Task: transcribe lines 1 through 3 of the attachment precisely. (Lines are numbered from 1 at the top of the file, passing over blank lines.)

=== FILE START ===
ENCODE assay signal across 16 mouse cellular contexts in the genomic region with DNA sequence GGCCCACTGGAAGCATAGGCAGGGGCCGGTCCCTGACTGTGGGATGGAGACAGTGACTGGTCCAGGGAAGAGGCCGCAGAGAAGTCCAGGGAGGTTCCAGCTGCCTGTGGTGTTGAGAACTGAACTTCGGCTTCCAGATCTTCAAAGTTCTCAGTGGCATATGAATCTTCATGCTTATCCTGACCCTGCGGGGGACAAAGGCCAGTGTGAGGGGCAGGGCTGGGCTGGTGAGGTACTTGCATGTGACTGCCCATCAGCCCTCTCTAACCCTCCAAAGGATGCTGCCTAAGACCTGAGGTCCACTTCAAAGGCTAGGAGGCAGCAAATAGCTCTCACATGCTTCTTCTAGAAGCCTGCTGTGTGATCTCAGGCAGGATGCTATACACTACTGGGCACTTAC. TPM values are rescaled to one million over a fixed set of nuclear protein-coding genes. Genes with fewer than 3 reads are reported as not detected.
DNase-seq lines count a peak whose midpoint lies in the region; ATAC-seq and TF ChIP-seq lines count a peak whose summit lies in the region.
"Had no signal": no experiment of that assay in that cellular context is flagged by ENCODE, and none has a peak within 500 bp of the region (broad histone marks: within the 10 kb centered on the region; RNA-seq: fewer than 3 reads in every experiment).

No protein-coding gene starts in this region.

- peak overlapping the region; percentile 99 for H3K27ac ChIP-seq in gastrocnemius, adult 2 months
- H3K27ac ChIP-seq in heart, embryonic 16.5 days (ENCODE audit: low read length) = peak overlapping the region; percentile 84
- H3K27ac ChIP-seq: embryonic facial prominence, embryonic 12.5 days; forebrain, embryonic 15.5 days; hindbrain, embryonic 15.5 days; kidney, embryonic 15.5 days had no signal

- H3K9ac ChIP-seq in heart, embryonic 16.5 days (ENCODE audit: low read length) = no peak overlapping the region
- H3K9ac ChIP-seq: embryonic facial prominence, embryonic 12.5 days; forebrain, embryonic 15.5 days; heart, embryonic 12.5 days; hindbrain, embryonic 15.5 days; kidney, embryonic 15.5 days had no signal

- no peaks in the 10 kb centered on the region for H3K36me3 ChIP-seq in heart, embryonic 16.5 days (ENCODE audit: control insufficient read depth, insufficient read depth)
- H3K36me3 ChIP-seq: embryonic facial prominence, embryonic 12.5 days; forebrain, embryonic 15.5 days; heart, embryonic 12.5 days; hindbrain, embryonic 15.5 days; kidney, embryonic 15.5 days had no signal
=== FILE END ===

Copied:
ENCODE assay signal across 16 mouse cellular contexts in the genomic region with DNA sequence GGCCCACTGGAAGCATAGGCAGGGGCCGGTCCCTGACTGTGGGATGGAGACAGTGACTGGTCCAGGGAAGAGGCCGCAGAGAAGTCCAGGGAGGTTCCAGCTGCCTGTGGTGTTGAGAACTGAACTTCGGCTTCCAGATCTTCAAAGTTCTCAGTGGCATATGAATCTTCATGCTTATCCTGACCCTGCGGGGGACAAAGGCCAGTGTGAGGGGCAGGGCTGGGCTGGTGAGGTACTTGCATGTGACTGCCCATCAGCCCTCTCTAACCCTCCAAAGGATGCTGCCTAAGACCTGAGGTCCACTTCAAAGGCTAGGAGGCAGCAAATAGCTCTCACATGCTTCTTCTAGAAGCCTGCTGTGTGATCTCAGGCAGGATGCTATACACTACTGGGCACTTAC. TPM values are rescaled to one million over a fixed set of nuclear protein-coding genes. Genes with fewer than 3 reads are reported as not detected.
DNase-seq lines count a peak whose midpoint lies in the region; ATAC-seq and TF ChIP-seq lines count a peak whose summit lies in the region.
"Had no signal": no experiment of that assay in that cellular context is flagged by ENCODE, and none has a peak within 500 bp of the region (broad histone marks: within the 10 kb centered on the region; RNA-seq: fewer than 3 reads in every experiment).